7. Radiohead : 'OK Computer' (1997)

'0K Computer' was a massive step forward for a band that had been merely promising up to that point, and whilst this might be a common or obvious choice, it is nevertheless a brilliant album. Radiohead are the 'thinking man's group'. They deliberately don't do the obvious, delving a bit deeper and welcoming in the avant-garde and the experimental. Part of the progression involved taking over production duties themselves with the help of Nigel Godrich, who had been the engineer for their previous record, 'The Bends'.

The album is filled with moody masterpieces, from the shimmering 'Subterranean Homesick Alien' and 'Karma Police' to the slow building epic 'Exit Music (For a Film)'.

Although most of the music is still dominated by guitar, the album's expansive sound and wide range of influences set it apart from many of the Britpop and alt. rock bands at the time, and laid the groundwork for their later, more experimental work. They stripped away many of the obvious elements of guitar rock, creating something much more subtle and textured. Even at its most adventurous - such as the complex, multi-segmented 'Paranoid Android' where the structure is so weird, with many odd changes and strange elements somehow going unnoticed - the effect is still melodic and muscular. Thom Yorke's voice effortlessly shifts from sweet falsetto to vicious snarling and, against all logic, you can sing along to it, you know all the melodies.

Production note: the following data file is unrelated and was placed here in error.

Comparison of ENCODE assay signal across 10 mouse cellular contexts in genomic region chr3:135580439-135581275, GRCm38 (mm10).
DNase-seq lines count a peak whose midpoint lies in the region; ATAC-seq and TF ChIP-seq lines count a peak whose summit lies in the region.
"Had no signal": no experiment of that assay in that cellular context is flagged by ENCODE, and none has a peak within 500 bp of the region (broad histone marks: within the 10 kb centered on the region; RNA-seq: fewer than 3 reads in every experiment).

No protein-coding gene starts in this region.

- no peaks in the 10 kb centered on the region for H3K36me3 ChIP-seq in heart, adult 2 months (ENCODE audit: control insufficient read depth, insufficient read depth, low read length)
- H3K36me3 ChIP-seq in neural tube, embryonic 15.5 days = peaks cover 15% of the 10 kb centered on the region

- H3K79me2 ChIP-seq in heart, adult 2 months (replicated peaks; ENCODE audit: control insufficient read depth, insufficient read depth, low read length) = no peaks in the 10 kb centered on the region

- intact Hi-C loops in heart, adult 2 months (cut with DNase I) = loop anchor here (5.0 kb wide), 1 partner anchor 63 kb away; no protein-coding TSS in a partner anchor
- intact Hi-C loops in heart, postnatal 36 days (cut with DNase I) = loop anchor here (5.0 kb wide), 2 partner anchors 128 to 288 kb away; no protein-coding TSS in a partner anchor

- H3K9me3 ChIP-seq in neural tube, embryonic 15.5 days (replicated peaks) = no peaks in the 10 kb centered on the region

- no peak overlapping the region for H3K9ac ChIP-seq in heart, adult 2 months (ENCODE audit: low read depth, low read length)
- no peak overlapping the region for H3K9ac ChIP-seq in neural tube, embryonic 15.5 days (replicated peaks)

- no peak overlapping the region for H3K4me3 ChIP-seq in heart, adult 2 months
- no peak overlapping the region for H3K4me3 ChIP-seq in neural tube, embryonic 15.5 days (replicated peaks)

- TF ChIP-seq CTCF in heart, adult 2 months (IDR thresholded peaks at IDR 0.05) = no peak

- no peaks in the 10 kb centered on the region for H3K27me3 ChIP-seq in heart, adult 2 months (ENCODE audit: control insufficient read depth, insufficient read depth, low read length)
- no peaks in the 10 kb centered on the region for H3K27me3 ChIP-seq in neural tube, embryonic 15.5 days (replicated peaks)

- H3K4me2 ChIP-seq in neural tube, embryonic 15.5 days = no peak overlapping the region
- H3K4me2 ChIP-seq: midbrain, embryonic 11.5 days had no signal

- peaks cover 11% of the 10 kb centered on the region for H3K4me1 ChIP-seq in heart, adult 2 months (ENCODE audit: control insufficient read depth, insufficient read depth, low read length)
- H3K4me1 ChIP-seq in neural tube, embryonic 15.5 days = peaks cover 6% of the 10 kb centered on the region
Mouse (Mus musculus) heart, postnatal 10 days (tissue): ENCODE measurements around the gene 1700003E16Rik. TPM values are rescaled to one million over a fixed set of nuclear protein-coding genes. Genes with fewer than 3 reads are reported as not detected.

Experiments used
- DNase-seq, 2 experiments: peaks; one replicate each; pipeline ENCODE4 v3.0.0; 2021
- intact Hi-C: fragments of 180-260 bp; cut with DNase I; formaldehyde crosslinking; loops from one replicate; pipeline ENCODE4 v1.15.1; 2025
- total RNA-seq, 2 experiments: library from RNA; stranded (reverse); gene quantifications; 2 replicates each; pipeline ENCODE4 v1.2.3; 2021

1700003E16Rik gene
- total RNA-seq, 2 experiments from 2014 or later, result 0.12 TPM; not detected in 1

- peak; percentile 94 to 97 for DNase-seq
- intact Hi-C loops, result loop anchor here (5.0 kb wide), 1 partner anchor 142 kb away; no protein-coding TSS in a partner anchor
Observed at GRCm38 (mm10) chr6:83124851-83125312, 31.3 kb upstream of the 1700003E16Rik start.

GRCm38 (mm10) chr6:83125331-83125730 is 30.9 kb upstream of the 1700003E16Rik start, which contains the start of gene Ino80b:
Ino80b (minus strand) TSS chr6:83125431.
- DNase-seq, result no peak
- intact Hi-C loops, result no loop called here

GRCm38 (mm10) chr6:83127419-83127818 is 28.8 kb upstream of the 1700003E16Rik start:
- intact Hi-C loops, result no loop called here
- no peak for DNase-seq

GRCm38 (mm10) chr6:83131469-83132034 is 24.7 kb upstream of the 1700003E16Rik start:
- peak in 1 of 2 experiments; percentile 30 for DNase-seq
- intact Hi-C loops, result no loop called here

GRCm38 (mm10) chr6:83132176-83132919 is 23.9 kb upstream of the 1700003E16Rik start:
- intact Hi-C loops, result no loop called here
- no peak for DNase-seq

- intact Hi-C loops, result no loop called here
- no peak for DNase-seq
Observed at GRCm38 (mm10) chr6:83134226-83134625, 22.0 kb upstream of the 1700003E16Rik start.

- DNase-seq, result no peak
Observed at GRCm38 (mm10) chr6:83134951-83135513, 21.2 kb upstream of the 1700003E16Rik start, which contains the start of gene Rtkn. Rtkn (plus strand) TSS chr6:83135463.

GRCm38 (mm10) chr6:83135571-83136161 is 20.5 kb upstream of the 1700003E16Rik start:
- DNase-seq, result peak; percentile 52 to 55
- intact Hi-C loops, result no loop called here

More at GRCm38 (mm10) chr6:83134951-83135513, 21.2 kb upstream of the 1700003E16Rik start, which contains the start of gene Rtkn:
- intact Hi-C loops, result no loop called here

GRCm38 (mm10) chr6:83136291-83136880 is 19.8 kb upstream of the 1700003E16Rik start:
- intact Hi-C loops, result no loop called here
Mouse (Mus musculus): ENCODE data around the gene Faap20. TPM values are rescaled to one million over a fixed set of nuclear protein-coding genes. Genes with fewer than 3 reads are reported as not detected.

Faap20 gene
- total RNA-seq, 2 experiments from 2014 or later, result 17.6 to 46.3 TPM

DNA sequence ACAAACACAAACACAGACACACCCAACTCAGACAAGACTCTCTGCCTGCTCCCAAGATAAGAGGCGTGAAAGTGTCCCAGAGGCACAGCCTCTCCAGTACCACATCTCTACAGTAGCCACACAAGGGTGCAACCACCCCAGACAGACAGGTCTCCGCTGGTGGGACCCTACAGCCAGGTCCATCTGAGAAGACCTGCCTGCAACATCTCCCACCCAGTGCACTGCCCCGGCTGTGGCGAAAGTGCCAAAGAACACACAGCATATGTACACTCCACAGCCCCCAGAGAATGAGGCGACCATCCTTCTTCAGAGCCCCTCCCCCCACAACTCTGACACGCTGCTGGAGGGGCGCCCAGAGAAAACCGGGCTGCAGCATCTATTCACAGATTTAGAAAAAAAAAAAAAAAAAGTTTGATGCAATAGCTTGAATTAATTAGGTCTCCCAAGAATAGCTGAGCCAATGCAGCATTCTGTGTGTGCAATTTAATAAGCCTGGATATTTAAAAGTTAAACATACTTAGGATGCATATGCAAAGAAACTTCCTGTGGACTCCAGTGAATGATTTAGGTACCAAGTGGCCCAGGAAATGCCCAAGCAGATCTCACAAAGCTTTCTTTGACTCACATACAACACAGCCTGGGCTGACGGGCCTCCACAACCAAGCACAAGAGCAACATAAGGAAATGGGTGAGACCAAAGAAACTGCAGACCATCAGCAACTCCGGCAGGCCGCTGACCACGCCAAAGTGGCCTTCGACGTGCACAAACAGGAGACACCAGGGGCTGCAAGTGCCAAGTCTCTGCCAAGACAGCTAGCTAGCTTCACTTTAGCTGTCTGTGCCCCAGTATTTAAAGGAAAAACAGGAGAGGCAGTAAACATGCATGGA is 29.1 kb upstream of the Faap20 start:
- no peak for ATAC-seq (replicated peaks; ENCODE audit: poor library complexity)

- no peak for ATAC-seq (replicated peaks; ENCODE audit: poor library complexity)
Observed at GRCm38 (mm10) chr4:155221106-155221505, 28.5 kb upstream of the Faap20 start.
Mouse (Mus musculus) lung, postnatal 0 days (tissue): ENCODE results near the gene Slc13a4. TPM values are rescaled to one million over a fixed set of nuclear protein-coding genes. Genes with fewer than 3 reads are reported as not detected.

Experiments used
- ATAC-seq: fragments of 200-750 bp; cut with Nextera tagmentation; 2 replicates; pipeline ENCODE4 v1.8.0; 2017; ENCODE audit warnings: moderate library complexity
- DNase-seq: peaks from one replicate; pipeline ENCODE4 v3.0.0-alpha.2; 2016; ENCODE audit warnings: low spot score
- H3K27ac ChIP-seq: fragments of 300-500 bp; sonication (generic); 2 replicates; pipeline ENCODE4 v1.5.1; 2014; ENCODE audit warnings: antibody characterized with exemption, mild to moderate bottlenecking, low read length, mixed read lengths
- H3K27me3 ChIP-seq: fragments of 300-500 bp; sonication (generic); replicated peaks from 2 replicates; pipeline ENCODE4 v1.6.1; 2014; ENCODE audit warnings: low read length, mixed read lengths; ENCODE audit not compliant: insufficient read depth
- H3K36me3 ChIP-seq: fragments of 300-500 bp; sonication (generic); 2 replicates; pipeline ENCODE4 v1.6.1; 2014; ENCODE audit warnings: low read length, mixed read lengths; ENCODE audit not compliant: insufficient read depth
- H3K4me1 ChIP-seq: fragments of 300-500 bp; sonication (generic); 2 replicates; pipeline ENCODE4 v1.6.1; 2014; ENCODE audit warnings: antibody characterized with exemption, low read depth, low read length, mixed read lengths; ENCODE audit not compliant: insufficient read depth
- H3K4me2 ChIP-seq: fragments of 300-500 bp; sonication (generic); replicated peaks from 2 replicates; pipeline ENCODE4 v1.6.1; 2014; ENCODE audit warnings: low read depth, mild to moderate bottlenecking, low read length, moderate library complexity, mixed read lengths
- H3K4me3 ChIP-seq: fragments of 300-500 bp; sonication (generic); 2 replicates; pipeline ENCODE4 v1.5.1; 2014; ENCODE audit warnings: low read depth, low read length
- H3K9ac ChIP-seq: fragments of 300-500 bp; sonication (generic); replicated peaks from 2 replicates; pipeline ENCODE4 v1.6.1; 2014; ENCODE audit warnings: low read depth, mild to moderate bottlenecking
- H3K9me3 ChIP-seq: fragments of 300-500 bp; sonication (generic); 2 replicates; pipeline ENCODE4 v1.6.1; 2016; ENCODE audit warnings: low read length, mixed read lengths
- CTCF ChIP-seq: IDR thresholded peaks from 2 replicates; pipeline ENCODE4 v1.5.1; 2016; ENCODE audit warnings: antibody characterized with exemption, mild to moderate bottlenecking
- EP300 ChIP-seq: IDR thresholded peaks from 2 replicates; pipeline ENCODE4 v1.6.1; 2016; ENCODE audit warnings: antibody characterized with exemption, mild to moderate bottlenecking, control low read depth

The record becomes even more impressive with repeated listens, revealing strange electronic rhythms, eerie sound effects, more odd time signatures, and complex syncopations - while the album's themes concentrate on consumerism, social disconnection, political stagnation, and modern malaise.

I've enjoyed what Radiohead have come up with since then although it's difficult to match the heights of 'OK Computer' - a tall act to follow. They've done well to continue to produce interesting, unusual albums and haven't tried too hard to recreate this one, with a confidence to know that as long as they apply their intelligence and logic to the way they think about music, they will arrive at something assured each time. It might not be similar to what they did before, but that's ok with them.

'Ok Computer' has stood the test of time and proved to be the work that established Radiohead as one of the most inventive and rewarding rock bands of the '90s.

01. Television : 'Marquee Moon' (1977)
02. Lou Reed : 'Berlin' (1973)
03. Public Image Ltd. : 'MetalBox' (1979)
04. Talk Talk : 'Spirit Of Eden' (1988)
05. Steve Reich : 'Reich: The Desert Music' (1997)
06. David Bowie : 'Aladdin Sane' (1973)
07. Radiohead : 'OK Computer' (1997)
08. Massive Attack : 'Collected' (1998)
09. Morrissey : 'You Are The Quarry' (2004)
10. Eno : 'Taking Tiger Mountain By Strategy' (1974)
11. The Beatles : 'The White album' (1968)
12. Górecki : 'Symphony #3, Op. 36' (1992)
13. Pink Floyd : 'Meddle' (1971)